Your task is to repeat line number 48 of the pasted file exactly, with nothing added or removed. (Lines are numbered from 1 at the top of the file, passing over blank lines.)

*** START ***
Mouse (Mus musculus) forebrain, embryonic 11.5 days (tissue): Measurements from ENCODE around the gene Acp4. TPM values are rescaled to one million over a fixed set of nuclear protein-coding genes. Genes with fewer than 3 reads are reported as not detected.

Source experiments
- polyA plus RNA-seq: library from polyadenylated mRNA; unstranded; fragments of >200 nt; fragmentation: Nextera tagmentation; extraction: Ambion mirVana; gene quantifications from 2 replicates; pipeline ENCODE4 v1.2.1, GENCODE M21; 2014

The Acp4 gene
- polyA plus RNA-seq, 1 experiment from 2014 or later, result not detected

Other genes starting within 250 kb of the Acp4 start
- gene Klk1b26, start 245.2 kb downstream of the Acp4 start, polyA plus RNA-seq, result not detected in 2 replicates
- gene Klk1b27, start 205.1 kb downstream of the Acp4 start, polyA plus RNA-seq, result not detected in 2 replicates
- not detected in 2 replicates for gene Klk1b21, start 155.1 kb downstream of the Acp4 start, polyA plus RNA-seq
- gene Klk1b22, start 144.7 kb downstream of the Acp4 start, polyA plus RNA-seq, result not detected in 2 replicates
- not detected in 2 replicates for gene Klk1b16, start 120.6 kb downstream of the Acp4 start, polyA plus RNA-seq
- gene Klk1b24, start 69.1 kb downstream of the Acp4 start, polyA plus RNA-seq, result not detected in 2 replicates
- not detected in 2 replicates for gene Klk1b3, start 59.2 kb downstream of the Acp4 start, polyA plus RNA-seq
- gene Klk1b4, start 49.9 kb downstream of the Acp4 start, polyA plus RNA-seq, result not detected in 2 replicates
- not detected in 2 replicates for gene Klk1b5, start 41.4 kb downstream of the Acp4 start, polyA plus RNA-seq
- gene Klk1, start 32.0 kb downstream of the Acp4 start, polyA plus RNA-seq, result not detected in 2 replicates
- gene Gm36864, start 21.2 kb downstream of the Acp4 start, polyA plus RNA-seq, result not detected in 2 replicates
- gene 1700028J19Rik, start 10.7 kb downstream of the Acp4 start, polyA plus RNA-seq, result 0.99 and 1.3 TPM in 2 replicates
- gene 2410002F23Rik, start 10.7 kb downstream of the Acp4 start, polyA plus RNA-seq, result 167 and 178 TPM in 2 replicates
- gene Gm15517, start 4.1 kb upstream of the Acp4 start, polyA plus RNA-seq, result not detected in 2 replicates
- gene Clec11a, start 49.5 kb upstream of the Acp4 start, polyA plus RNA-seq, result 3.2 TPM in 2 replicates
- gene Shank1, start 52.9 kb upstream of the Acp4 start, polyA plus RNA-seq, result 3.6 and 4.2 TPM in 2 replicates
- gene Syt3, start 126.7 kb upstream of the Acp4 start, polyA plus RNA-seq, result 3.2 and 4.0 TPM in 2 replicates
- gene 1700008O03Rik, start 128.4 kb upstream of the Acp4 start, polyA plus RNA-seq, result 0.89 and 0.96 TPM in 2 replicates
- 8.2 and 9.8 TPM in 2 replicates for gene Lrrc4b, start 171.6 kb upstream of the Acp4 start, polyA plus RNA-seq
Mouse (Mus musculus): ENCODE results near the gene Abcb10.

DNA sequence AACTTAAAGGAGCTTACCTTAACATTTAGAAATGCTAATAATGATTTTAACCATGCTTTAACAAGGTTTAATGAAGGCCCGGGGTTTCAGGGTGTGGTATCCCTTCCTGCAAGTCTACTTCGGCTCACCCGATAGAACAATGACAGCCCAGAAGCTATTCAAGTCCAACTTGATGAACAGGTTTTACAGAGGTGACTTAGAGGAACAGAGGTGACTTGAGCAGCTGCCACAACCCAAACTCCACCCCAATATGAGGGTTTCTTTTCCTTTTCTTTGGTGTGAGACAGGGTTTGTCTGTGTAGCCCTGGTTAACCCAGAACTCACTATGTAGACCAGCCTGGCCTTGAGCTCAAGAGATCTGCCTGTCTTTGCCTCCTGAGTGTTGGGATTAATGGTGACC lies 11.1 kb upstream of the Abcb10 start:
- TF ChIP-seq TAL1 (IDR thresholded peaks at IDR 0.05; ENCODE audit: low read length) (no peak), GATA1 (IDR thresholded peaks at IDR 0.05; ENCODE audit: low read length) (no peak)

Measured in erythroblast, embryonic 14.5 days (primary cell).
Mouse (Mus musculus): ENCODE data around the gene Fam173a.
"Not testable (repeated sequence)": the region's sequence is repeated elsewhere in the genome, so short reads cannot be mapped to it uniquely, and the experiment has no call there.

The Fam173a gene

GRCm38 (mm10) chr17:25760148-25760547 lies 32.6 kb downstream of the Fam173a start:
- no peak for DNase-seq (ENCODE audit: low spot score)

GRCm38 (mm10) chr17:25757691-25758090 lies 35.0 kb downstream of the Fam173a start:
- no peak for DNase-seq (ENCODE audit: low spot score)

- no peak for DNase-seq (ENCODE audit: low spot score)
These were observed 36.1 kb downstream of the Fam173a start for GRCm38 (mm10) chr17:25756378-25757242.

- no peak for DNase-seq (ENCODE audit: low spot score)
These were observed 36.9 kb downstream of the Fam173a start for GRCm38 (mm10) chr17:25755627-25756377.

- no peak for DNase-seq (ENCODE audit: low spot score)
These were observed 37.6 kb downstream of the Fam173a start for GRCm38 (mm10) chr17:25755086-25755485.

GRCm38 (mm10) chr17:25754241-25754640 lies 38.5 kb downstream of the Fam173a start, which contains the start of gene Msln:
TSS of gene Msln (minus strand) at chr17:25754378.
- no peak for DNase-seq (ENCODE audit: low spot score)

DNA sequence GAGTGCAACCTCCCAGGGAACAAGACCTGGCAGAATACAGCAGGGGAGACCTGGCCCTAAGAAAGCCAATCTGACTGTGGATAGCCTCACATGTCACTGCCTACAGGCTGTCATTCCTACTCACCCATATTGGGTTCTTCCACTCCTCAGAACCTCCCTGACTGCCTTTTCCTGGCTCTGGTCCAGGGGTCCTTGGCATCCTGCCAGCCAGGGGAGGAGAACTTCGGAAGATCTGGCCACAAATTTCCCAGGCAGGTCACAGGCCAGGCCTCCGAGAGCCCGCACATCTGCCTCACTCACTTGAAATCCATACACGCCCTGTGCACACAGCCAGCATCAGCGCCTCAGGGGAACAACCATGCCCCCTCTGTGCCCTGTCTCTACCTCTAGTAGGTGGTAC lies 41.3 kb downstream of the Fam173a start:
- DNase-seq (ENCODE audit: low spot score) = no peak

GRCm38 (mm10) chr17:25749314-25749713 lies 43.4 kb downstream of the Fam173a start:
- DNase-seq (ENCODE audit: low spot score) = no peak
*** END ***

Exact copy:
GRCm38 (mm10) chr17:25749314-25749713 lies 43.4 kb downstream of the Fam173a start: